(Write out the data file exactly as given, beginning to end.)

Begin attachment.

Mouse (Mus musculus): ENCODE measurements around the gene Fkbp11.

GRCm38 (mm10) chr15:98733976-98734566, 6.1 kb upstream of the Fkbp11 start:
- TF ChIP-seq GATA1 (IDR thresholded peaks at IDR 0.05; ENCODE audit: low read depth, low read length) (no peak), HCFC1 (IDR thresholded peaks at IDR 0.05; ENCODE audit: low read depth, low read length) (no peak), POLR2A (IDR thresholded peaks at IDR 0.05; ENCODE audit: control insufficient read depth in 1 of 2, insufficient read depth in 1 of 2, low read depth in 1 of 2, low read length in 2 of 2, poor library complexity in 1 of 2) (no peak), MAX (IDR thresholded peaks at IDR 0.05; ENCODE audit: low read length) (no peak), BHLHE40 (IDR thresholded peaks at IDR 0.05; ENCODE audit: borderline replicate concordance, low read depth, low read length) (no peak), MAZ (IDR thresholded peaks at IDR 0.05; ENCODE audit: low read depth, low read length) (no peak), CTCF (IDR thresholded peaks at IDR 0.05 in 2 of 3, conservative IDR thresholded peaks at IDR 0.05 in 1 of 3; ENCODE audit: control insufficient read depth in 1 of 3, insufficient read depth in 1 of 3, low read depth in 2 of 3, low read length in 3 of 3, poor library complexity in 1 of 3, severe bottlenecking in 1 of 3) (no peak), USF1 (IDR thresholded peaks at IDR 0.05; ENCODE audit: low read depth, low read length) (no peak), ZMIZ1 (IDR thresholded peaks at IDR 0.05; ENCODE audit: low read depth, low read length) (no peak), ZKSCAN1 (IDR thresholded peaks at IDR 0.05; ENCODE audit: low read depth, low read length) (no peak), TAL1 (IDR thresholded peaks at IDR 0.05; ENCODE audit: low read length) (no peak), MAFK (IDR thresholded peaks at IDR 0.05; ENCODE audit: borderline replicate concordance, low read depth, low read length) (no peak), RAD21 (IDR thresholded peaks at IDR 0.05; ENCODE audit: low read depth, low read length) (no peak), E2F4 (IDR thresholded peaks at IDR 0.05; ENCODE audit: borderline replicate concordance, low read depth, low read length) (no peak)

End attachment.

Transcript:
Mouse (Mus musculus): ENCODE measurements around the gene Fkbp11.

GRCm38 (mm10) chr15:98733976-98734566, 6.1 kb upstream of the Fkbp11 start:
- TF ChIP-seq GATA1 (IDR thresholded peaks at IDR 0.05; ENCODE audit: low read depth, low read length) (no peak), HCFC1 (IDR thresholded peaks at IDR 0.05; ENCODE audit: low read depth, low read length) (no peak), POLR2A (IDR thresholded peaks at IDR 0.05; ENCODE audit: control insufficient read depth in 1 of 2, insufficient read depth in 1 of 2, low read depth in 1 of 2, low read length in 2 of 2, poor library complexity in 1 of 2) (no peak), MAX (IDR thresholded peaks at IDR 0.05; ENCODE audit: low read length) (no peak), BHLHE40 (IDR thresholded peaks at IDR 0.05; ENCODE audit: borderline replicate concordance, low read depth, low read length) (no peak), MAZ (IDR thresholded peaks at IDR 0.05; ENCODE audit: low read depth, low read length) (no peak), CTCF (IDR thresholded peaks at IDR 0.05 in 2 of 3, conservative IDR thresholded peaks at IDR 0.05 in 1 of 3; ENCODE audit: control insufficient read depth in 1 of 3, insufficient read depth in 1 of 3, low read depth in 2 of 3, low read length in 3 of 3, poor library complexity in 1 of 3, severe bottlenecking in 1 of 3) (no peak), USF1 (IDR thresholded peaks at IDR 0.05; ENCODE audit: low read depth, low read length) (no peak), ZMIZ1 (IDR thresholded peaks at IDR 0.05; ENCODE audit: low read depth, low read length) (no peak), ZKSCAN1 (IDR thresholded peaks at IDR 0.05; ENCODE audit: low read depth, low read length) (no peak), TAL1 (IDR thresholded peaks at IDR 0.05; ENCODE audit: low read length) (no peak), MAFK (IDR thresholded peaks at IDR 0.05; ENCODE audit: borderline replicate concordance, low read depth, low read length) (no peak), RAD21 (IDR thresholded peaks at IDR 0.05; ENCODE audit: low read depth, low read length) (no peak), E2F4 (IDR thresholded peaks at IDR 0.05; ENCODE audit: borderline replicate concordance, low read depth, low read length) (no peak)